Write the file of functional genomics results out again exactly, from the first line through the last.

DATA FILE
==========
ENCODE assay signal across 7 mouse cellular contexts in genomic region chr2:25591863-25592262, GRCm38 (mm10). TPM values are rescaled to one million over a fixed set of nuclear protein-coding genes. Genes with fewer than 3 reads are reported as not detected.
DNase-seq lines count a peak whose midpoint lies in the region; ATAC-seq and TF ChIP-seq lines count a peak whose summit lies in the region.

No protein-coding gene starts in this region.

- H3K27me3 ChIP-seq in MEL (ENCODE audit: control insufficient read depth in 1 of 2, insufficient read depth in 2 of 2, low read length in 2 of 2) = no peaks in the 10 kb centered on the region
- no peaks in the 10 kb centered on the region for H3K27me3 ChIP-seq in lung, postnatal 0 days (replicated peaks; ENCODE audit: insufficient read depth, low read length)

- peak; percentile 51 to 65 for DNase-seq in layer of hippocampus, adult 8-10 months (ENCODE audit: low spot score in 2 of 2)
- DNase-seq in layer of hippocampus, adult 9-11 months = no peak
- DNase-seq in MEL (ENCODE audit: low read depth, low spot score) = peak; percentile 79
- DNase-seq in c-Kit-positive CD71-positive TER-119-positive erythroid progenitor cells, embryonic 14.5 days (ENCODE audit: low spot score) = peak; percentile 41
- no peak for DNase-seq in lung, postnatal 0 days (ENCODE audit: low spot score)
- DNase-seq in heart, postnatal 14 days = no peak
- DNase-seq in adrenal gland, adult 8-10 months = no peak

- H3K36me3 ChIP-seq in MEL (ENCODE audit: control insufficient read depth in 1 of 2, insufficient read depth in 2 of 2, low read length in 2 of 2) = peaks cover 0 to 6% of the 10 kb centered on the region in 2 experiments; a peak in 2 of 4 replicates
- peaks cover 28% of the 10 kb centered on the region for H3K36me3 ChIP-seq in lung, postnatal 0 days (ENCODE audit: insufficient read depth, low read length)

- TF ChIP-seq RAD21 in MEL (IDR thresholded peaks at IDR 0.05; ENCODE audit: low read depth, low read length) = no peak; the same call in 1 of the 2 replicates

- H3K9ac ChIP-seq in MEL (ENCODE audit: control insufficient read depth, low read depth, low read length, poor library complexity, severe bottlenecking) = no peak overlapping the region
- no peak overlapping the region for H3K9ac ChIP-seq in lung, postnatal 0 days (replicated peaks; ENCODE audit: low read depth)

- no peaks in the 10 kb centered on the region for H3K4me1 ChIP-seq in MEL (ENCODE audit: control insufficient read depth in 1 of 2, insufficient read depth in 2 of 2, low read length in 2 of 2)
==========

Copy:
ENCODE assay signal across 7 mouse cellular contexts in genomic region chr2:25591863-25592262, GRCm38 (mm10). TPM values are rescaled to one million over a fixed set of nuclear protein-coding genes. Genes with fewer than 3 reads are reported as not detected.
DNase-seq lines count a peak whose midpoint lies in the region; ATAC-seq and TF ChIP-seq lines count a peak whose summit lies in the region.

No protein-coding gene starts in this region.

- H3K27me3 ChIP-seq in MEL (ENCODE audit: control insufficient read depth in 1 of 2, insufficient read depth in 2 of 2, low read length in 2 of 2) = no peaks in the 10 kb centered on the region
- no peaks in the 10 kb centered on the region for H3K27me3 ChIP-seq in lung, postnatal 0 days (replicated peaks; ENCODE audit: insufficient read depth, low read length)

- peak; percentile 51 to 65 for DNase-seq in layer of hippocampus, adult 8-10 months (ENCODE audit: low spot score in 2 of 2)
- DNase-seq in layer of hippocampus, adult 9-11 months = no peak
- DNase-seq in MEL (ENCODE audit: low read depth, low spot score) = peak; percentile 79
- DNase-seq in c-Kit-positive CD71-positive TER-119-positive erythroid progenitor cells, embryonic 14.5 days (ENCODE audit: low spot score) = peak; percentile 41
- no peak for DNase-seq in lung, postnatal 0 days (ENCODE audit: low spot score)
- DNase-seq in heart, postnatal 14 days = no peak
- DNase-seq in adrenal gland, adult 8-10 months = no peak

- H3K36me3 ChIP-seq in MEL (ENCODE audit: control insufficient read depth in 1 of 2, insufficient read depth in 2 of 2, low read length in 2 of 2) = peaks cover 0 to 6% of the 10 kb centered on the region in 2 experiments; a peak in 2 of 4 replicates
- peaks cover 28% of the 10 kb centered on the region for H3K36me3 ChIP-seq in lung, postnatal 0 days (ENCODE audit: insufficient read depth, low read length)

- TF ChIP-seq RAD21 in MEL (IDR thresholded peaks at IDR 0.05; ENCODE audit: low read depth, low read length) = no peak; the same call in 1 of the 2 replicates

- H3K9ac ChIP-seq in MEL (ENCODE audit: control insufficient read depth, low read depth, low read length, poor library complexity, severe bottlenecking) = no peak overlapping the region
- no peak overlapping the region for H3K9ac ChIP-seq in lung, postnatal 0 days (replicated peaks; ENCODE audit: low read depth)

- no peaks in the 10 kb centered on the region for H3K4me1 ChIP-seq in MEL (ENCODE audit: control insufficient read depth in 1 of 2, insufficient read depth in 2 of 2, low read length in 2 of 2)